New Glock owner/CCW from Pa

Discussion in 'Introduction Forum' started by RRoss, Apr 4, 2012.

  1. RRoss

    RRoss Contributor

    Greetings GT friends,
    I just recently bought my first gun :milestone: and after months of research, talking to other shooters, and shooting myself, I decided on the G26 Gen4. Being Left handed weighed heavy on my decision to buy the Gen4. I've had the gun now for about a month and a half and I have thoroughly enjoyed "customizing" it. I also got my CCW license and once I get my IWB holster, I do plan on carrying, however, Since there is no training class required in PA, the question is...should I? I have a couple different private instructors lined up for instructions on CCW training and I am NOT new to firearms. I know how to handle them, and have been doing a LOT of research on the Concealed carry lifestyle but I don't want to be put in that situation where I needed it and didn't have it.



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  3. Welcome! Sharp looking G26 you have there :thumbsup:

  4. Nice gun.

    I am unclear on what you are asking for suggestions on. Are you asking if you should carry or if you should get instruction?
  5. TSAX


    Looks good, nice job on the lettering :cool:

  6. Welcome to you and your Glock.....
  7. :welcome: aboard!

    Tacticrayola or paint?
  8. RRoss

    RRoss Contributor

    Sorry for the confusion. I'm asking for opinions (despite what they say about them) on whether I should carry between the time I get the formal training and now, or not. I have done my research, been practicing my draw/dry firing in my bedroom in front of a mirror every chance I get (got my draw down to about 1.5 sec.). Just not sure if I want to carry Code 1 without the formal training.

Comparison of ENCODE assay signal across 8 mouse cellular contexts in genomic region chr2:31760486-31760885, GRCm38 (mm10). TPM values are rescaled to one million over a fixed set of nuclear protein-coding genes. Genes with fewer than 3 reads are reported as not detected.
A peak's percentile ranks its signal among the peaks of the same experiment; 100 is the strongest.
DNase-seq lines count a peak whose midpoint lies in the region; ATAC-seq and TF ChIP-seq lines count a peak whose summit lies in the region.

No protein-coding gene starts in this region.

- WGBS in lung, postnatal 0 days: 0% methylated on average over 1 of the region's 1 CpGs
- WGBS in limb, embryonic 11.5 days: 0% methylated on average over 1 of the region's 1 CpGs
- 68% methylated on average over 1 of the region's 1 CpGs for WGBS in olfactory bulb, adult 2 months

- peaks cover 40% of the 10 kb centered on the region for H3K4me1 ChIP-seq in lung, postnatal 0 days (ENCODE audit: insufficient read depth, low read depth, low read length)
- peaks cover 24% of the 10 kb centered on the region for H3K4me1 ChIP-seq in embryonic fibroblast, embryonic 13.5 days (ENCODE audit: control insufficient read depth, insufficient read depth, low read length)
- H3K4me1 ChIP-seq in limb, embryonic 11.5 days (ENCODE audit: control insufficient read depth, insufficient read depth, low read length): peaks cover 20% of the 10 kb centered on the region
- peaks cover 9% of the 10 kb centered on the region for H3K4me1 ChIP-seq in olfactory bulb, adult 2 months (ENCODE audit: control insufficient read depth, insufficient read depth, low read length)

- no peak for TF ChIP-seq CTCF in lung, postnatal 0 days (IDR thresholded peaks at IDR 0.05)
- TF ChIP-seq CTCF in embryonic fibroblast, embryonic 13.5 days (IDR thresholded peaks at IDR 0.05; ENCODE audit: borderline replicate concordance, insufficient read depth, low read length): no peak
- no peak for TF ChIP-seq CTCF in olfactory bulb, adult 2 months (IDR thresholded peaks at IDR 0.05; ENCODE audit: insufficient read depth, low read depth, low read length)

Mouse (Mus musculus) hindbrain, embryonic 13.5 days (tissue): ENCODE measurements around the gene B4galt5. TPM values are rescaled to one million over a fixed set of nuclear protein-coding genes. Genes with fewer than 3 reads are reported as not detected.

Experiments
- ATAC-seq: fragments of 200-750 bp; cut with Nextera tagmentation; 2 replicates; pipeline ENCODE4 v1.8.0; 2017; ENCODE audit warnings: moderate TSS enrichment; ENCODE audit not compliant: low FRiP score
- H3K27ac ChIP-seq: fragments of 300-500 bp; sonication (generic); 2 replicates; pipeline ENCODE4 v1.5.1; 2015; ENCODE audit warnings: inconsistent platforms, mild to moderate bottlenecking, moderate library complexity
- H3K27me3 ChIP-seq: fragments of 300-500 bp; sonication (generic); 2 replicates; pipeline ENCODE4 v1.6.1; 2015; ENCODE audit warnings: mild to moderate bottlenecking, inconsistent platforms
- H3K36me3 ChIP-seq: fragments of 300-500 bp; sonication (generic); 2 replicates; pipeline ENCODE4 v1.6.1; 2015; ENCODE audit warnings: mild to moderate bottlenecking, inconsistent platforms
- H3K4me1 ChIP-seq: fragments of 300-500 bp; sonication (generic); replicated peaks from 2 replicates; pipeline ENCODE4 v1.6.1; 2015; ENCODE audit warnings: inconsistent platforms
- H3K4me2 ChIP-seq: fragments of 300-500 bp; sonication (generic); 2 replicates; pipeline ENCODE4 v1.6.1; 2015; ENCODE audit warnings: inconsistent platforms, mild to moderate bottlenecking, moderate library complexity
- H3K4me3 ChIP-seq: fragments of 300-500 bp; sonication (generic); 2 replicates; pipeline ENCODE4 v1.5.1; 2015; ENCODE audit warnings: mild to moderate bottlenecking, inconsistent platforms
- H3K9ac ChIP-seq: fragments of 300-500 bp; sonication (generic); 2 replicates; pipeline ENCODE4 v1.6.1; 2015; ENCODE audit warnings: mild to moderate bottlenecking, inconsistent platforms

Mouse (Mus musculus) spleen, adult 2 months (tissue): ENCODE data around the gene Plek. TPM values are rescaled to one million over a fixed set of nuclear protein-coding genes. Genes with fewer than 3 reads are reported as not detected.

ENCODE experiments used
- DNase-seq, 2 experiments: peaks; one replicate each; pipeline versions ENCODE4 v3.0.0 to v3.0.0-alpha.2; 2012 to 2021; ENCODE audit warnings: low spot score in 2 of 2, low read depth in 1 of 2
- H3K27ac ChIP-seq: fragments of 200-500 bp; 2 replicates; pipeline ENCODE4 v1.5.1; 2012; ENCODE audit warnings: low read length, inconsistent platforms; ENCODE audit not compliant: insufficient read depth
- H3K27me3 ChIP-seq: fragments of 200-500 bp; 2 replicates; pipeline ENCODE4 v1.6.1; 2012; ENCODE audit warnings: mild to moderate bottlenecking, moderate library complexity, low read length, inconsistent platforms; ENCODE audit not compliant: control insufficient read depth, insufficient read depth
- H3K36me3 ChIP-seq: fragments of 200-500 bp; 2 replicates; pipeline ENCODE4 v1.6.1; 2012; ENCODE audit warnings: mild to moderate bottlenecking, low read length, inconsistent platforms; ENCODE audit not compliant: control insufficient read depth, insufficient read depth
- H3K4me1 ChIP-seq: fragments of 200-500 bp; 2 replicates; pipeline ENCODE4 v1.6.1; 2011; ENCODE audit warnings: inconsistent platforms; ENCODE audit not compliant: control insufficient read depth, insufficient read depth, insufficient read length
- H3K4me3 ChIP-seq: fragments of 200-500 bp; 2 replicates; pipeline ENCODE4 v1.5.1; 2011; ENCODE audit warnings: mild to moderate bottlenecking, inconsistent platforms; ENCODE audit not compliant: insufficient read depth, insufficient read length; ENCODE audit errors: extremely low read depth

9. RRoss

    RRoss Contributor

    Keyhole- Acrylic Nail polish....refuse to put wax on my slide when it could melt out under range conditions.
  10. Totally up to you. No right answer, as long as you have the Constitutional right.

    My opinion is that a Glock should be carried in a form fitted kydex holster that the gun snaps securely into. No need for retention straps or buttons, just the sound of "snap" as the gun fits into the holster ( usually a screw sets that tension).

    Ok, now trigger guard is covered, gun is secure. Keep either on your body, or locked in a safe. When on you, no need to draw. No need to show anyone (other than regarding your laws with what police require).

    Keep it holstered, concealed, finger out of trigger area, don't show anyone, don't point at anyone. As long as you've got the legal right to have the gun on you, it is your choice.

    Training is obviously a good idea.

    My 2 cents :)
    #11 ithaca_deerslayer, Apr 6, 2012
    Last edited: Apr 6, 2012
  11. My other opinion is that you put a tripple check between your dryfire and when loaded. Like actually go through the mag out, slide locked back, visually see chamber is empty routine 3 times in a row before you pull that trigger.

    If you set the gun down, gremlins loaded it back up, so tripple check again before you pull the trigger.

    My concern, verified by internet testimonials, is how trigger happy guys get when they get too used to dryfiring. Sometimes their check is out of order or incomplete or they forgot they didn't actually do it that time. I'm trying to spread the word of the tripple check, because it creates a solid mental break, as well as ensures an empty gun. Makes me feel better to tell people of the idea :)
  12. oily_oink

    oily_oink ###########

    :welcome: From Michigan!

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